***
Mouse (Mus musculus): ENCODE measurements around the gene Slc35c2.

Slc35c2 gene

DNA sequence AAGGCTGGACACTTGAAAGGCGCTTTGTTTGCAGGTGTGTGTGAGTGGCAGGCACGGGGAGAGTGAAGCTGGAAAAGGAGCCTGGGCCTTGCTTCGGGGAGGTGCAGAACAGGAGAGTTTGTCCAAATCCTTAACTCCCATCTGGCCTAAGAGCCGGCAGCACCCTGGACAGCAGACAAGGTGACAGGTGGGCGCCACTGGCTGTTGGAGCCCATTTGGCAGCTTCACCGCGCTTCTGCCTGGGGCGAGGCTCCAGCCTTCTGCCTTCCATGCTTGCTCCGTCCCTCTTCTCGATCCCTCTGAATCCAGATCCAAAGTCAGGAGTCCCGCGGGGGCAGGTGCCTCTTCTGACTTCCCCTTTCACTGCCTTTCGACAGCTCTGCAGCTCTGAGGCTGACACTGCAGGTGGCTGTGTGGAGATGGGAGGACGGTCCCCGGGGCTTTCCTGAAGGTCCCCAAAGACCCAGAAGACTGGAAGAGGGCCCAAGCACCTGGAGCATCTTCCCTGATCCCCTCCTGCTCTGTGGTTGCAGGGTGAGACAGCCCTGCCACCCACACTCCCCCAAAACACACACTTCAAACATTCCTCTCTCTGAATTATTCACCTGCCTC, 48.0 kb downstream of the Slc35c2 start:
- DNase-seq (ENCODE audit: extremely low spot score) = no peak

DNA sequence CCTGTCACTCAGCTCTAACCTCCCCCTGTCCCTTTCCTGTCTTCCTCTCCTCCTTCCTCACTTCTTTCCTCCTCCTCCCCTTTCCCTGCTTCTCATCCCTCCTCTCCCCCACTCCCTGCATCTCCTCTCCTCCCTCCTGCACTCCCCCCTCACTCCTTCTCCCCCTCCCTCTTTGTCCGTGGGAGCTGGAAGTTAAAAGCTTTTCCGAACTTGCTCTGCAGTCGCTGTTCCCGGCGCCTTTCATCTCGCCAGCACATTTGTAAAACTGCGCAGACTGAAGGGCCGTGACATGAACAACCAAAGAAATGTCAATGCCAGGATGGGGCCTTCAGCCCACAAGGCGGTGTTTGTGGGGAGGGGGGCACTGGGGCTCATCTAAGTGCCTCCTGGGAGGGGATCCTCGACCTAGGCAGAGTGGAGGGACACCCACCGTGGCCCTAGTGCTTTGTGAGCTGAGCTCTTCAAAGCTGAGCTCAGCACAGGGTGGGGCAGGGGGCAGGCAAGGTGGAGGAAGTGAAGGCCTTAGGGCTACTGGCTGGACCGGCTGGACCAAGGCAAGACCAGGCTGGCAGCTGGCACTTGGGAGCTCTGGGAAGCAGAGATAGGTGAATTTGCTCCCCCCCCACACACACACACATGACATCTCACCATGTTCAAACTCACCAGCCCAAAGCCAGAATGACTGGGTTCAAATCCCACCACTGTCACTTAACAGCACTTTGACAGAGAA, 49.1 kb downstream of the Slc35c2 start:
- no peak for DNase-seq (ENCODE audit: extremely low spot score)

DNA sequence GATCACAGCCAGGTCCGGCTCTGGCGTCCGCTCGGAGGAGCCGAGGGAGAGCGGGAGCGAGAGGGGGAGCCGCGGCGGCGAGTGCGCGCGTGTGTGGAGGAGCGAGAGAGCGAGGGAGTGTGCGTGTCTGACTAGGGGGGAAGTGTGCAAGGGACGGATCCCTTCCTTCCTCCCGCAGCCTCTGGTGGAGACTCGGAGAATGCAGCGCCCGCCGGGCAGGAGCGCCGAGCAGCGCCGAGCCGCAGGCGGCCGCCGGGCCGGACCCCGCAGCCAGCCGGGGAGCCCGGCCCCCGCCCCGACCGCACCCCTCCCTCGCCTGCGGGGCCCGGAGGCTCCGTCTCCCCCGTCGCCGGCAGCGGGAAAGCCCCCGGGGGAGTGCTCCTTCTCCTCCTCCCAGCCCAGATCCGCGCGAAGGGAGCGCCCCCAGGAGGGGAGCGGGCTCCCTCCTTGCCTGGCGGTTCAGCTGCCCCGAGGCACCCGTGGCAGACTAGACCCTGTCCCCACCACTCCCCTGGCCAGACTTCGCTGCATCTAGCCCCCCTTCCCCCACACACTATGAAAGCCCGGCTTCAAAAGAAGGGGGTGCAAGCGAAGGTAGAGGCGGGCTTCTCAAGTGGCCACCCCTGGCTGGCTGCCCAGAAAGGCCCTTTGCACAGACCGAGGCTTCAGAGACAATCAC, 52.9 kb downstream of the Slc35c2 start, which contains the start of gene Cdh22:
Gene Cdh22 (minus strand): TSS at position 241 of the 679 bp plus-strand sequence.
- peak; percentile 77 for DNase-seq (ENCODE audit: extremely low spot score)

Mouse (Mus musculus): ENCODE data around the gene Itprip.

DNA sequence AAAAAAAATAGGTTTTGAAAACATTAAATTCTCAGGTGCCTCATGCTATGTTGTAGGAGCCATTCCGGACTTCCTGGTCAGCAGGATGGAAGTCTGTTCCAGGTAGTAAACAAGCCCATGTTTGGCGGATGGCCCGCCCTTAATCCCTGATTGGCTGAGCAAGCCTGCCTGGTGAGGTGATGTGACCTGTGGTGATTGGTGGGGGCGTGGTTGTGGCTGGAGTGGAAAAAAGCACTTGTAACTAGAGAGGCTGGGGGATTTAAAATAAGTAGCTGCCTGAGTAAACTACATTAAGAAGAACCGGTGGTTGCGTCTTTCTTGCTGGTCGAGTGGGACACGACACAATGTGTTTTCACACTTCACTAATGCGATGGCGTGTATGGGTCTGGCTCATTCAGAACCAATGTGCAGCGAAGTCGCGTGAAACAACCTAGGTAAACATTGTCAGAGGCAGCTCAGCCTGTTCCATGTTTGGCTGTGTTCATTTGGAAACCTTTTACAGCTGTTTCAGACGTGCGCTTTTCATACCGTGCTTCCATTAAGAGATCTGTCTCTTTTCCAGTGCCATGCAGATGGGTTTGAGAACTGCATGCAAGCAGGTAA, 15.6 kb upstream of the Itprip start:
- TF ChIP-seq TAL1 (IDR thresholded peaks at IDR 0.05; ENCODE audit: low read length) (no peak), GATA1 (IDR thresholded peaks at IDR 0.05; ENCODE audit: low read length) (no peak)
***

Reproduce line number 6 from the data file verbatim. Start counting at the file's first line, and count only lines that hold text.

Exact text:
- no peak for DNase-seq (ENCODE audit: extremely low spot score)